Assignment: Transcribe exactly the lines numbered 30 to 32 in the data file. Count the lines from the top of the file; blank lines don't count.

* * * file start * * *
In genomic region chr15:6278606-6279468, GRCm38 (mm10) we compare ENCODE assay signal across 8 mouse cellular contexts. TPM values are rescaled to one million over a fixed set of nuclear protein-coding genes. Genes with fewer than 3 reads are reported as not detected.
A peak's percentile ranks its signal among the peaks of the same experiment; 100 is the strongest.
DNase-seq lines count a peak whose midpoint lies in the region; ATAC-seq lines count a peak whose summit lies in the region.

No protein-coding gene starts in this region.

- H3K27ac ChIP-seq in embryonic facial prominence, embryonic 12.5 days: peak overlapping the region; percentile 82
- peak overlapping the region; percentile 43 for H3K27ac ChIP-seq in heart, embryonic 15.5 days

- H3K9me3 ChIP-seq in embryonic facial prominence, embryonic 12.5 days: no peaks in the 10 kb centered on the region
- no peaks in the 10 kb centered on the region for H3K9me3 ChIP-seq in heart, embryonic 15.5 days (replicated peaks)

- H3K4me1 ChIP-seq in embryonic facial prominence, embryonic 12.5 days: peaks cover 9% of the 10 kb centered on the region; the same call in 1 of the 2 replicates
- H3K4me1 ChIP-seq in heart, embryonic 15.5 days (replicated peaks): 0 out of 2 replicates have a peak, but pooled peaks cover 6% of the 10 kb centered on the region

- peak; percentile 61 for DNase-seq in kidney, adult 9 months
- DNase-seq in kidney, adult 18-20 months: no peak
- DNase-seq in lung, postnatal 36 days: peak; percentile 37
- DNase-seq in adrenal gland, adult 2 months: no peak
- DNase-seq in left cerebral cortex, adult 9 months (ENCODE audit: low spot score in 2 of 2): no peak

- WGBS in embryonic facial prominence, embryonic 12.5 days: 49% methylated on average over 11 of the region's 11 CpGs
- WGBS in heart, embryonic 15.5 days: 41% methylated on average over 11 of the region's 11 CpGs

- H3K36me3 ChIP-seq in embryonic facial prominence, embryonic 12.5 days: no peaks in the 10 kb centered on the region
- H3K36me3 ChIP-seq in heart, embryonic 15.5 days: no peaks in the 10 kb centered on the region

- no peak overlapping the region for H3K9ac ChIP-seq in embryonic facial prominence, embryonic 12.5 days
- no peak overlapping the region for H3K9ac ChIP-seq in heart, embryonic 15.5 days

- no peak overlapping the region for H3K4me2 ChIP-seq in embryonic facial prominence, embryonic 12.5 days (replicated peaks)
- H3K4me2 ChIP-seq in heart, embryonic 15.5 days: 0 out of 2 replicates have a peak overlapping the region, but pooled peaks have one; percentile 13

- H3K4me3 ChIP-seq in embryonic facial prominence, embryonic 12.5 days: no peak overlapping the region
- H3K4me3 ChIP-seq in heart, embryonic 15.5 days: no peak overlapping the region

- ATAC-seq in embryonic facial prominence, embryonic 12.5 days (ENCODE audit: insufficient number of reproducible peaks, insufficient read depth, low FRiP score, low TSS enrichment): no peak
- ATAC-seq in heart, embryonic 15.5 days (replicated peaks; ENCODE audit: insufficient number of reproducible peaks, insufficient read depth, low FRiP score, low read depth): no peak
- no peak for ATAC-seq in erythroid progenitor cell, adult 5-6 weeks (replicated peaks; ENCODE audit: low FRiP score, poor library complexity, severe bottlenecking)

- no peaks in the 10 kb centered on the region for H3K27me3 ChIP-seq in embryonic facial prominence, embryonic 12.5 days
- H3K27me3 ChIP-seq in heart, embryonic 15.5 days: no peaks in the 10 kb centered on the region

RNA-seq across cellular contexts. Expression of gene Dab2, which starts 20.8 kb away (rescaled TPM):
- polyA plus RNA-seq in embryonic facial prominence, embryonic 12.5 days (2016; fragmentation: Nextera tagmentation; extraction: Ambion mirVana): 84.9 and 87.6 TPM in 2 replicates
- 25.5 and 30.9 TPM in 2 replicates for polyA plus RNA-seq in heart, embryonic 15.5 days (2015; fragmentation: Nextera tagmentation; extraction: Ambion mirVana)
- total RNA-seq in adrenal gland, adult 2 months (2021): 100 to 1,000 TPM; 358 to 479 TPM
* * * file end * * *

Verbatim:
- H3K27me3 ChIP-seq in heart, embryonic 15.5 days: no peaks in the 10 kb centered on the region

RNA-seq across cellular contexts. Expression of gene Dab2, which starts 20.8 kb away (rescaled TPM):
- polyA plus RNA-seq in embryonic facial prominence, embryonic 12.5 days (2016; fragmentation: Nextera tagmentation; extraction: Ambion mirVana): 84.9 and 87.6 TPM in 2 replicates